Progress in swimming is gauged by records and their rate of turnover spanning a given period of time.
The policy of the ASA through its Technical Committee and the co-operation of the authorities has been sound over the past years as more overseas competitions, an extensive programme of time-trials, better coaching regimes and the dedication of the swimmers representing more clubs have produced encouraging results.
This is borne by the fact that 50 per cent of all senior and junior individual records were set over the last 40 months, with 14 out of 34 new limits in the senior record lists and 46 out of 86 in junior ones.
There were also seven relay records during this period.
It is significant to point out that since 2013 the age-group swimmers are more prolific in this respect, having reached 53% to the seniors’ 41% of the listed races.
Reasons for this discrepancy are various. Mostly are due to the initial enthusiasm and sheer numbers of the younger swimmers which are ultimately outweighing the fading interest and other negative factors prevalent in the seniors ranks.
Every year there are several swimmers who go up the juniors’ ladder until they reach the senior category and eventually the national team.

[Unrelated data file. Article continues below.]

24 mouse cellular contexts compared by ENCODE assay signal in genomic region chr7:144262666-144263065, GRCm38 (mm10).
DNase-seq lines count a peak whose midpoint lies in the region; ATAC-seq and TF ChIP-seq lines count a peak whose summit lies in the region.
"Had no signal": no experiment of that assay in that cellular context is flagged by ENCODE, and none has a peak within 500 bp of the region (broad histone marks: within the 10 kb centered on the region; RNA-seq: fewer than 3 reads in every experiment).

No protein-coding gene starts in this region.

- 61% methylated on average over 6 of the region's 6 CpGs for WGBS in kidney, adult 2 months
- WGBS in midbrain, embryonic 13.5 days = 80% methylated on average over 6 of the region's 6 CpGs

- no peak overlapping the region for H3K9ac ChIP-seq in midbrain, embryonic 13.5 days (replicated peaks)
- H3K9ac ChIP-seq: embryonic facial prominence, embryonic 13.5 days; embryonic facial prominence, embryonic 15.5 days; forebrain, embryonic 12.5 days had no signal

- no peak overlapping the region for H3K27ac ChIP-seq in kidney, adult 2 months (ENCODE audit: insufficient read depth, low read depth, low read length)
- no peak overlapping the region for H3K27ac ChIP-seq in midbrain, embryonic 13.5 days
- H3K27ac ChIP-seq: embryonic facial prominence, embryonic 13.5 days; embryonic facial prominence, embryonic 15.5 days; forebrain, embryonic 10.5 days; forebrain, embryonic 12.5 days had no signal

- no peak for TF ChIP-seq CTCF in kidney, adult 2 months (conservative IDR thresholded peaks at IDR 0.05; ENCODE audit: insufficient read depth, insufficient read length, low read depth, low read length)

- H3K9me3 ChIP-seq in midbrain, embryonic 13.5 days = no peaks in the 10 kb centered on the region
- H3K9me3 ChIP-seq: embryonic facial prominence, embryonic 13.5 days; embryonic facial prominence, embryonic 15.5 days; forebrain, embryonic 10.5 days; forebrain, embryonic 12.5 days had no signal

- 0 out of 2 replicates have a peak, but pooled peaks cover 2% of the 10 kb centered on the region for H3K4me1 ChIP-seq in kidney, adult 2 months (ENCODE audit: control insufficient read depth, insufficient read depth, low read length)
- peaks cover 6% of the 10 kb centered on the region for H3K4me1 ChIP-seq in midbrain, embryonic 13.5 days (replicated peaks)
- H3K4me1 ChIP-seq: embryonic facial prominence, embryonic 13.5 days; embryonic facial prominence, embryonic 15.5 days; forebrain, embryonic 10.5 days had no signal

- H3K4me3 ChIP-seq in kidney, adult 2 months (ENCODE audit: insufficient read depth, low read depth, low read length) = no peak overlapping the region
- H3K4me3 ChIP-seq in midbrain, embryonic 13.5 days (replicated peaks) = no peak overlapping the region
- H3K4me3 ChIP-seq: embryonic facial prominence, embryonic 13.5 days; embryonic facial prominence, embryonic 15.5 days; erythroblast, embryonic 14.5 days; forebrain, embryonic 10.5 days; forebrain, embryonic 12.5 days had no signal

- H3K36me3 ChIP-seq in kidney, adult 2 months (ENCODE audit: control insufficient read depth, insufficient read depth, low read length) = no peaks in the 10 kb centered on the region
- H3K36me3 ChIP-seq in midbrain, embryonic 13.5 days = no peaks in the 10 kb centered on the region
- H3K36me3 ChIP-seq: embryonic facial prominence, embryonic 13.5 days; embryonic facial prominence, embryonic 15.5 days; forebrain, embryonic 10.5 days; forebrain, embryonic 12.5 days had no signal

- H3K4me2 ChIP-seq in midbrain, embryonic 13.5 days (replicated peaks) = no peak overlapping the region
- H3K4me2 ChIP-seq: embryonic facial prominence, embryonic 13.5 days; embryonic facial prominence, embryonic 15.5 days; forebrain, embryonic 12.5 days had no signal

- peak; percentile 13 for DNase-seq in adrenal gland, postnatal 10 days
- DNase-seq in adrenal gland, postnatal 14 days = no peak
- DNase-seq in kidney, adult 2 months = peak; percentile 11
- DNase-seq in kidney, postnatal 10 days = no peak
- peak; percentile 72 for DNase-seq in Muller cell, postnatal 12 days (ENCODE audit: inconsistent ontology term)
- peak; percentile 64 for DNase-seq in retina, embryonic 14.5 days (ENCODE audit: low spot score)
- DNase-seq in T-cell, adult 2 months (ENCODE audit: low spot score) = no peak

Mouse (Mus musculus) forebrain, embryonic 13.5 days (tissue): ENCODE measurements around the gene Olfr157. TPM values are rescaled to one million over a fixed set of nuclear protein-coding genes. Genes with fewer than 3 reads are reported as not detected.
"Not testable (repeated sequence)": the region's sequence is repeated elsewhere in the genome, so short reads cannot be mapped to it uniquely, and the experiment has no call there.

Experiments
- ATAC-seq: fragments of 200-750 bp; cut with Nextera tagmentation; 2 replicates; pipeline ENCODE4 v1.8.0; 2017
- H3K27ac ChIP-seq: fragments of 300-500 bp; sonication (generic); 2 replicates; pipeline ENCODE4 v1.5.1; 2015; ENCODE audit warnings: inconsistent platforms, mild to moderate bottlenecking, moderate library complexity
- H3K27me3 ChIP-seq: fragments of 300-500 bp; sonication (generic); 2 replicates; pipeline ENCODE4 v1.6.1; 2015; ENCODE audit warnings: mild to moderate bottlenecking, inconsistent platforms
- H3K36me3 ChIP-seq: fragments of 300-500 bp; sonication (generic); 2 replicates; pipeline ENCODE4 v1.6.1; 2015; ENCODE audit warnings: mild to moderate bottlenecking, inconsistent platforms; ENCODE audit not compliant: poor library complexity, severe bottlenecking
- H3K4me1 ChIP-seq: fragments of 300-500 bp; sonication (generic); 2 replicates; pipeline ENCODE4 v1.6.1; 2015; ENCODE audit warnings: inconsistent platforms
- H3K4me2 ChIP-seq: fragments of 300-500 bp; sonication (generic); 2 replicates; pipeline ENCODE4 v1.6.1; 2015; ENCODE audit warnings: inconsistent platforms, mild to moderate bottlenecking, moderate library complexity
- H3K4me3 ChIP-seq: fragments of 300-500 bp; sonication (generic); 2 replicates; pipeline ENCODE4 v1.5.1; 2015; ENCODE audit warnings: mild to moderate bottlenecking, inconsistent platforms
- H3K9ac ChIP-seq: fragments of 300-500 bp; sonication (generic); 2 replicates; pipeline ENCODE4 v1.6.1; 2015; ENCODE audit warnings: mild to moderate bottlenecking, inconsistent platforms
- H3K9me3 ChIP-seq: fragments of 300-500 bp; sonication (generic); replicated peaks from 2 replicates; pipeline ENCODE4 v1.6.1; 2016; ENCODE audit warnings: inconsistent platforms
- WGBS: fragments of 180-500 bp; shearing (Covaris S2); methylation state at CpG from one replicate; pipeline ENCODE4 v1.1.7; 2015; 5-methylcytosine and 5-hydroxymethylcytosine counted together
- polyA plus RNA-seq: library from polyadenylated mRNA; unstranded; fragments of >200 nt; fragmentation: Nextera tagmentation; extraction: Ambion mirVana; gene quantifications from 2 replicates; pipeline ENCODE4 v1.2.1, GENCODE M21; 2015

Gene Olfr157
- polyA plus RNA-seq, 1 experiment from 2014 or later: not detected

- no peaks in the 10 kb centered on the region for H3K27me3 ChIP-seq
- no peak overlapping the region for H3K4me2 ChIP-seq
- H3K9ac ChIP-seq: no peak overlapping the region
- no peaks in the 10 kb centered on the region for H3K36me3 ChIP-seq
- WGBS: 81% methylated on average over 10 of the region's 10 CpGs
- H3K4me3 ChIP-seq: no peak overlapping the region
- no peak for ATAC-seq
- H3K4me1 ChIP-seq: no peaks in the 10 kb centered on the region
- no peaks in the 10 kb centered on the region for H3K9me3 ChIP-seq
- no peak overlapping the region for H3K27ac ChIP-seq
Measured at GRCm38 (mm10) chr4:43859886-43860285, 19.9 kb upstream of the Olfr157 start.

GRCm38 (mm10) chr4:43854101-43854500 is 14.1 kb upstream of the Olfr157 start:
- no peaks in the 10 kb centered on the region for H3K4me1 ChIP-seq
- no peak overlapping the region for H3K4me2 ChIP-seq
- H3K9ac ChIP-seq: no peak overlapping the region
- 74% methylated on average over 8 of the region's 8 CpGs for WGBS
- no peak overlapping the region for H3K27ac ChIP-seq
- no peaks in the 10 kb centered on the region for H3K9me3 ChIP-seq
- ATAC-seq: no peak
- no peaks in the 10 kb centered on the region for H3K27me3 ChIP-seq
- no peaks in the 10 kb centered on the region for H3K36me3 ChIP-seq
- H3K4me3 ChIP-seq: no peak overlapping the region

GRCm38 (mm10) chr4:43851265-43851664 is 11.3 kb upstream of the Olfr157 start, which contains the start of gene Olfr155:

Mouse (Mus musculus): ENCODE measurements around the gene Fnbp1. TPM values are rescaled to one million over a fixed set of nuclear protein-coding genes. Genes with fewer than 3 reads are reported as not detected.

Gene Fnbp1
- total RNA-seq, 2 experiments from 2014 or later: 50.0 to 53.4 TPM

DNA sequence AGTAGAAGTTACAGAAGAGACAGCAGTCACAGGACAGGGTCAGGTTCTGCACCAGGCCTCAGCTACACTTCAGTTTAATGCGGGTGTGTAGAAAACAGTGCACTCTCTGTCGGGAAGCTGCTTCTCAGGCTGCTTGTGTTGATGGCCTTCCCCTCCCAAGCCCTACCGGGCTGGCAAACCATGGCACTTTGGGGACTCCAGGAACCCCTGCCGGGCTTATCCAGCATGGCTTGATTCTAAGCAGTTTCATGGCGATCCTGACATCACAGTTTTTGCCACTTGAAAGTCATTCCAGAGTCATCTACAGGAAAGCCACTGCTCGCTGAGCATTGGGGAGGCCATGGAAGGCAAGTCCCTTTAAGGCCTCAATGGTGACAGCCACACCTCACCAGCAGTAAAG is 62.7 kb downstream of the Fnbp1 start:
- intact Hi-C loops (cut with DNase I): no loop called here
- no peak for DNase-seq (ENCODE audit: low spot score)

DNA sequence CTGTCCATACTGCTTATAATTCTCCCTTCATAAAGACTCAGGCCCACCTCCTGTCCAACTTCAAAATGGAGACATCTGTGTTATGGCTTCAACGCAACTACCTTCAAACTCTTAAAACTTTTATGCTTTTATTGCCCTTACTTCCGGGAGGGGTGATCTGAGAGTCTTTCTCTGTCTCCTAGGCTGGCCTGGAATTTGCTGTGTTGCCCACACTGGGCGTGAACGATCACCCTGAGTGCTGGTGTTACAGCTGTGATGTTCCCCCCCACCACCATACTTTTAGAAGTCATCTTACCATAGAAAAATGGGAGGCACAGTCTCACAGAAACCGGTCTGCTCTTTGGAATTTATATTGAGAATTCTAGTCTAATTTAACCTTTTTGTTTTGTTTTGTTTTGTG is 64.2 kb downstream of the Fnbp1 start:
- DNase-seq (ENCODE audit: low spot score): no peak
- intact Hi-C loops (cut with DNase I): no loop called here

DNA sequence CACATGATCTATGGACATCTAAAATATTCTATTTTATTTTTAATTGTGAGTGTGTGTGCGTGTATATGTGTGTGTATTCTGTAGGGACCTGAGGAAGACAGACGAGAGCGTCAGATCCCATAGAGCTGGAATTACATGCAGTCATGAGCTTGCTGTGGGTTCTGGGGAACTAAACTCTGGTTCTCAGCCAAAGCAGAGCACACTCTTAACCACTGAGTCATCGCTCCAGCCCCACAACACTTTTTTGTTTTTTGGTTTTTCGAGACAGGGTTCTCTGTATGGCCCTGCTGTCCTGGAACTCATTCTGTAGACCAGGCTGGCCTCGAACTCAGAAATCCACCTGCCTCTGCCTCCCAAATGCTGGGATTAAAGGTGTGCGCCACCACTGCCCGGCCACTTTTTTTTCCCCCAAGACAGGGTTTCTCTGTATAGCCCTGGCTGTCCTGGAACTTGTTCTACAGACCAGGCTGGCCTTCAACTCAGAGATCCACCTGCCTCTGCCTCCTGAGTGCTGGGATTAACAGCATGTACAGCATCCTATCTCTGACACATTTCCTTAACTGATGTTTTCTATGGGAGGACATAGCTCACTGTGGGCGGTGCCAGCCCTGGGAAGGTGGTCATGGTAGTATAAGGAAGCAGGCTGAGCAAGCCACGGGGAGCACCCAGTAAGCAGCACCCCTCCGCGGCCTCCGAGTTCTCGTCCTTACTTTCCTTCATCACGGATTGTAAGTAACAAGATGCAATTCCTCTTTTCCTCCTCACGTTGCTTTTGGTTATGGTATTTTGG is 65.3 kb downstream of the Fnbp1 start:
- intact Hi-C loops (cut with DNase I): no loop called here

We have had Raoul and Michael Stafrace, Matthew Galea, Gabriel Dimech and Julian Harding inserting their names in the national senior squads alongside our top swimmer Andrew Chetcuti and the UK-based Matthew Zammit.
In the women’s sector, new young faces have cropped up in the shape of Francesca Falzon Young, holder of nine age-group records, including a new Group D 200 free limit of 2:09.98 set during the Easter Meet, Kimberley Castelletti and Charis Ceccarelli.
These girls teamed up successfully with the evergreen swimmers, Nicola Muscat and Amy Micallef, in the senior ASA teams.
There are other young swimmers who could soon be knocking on the door of national representation. Jeremy Bugeja and Kyle Buhagiar, Kristina Fino and Andrea Bellia, all in the list of junior record-breakers since 2013, have sets their sights on more improvement.
With them and among the girls’ upcoming elite there are Mya Azzopardi (born 2002), holder of five junior marks, and Andria Friggieri. Both these younger swimmers have a bright future, confirming their talents when bettering the junior Group C limits in the 50 ’fly and 200 back respectively in 30.04 and 2:32.39 at the Easter Meet.
If the present rate of progress is maintained and those promoted to the senior ranks show the necessary resilience and dedication there are good prospects for more improvement. Furthermore, additional younger faces will have a ripple effect.
New national coach Artem Goncharenko, assisted by Francesca Paolella and club coaches, have high hopes of a brighter future for Maltese swimmers.
The swimming clan are well aware that they have to continue from here. More talented fledglings are needed for stronger foundations that have been laid in recent years.
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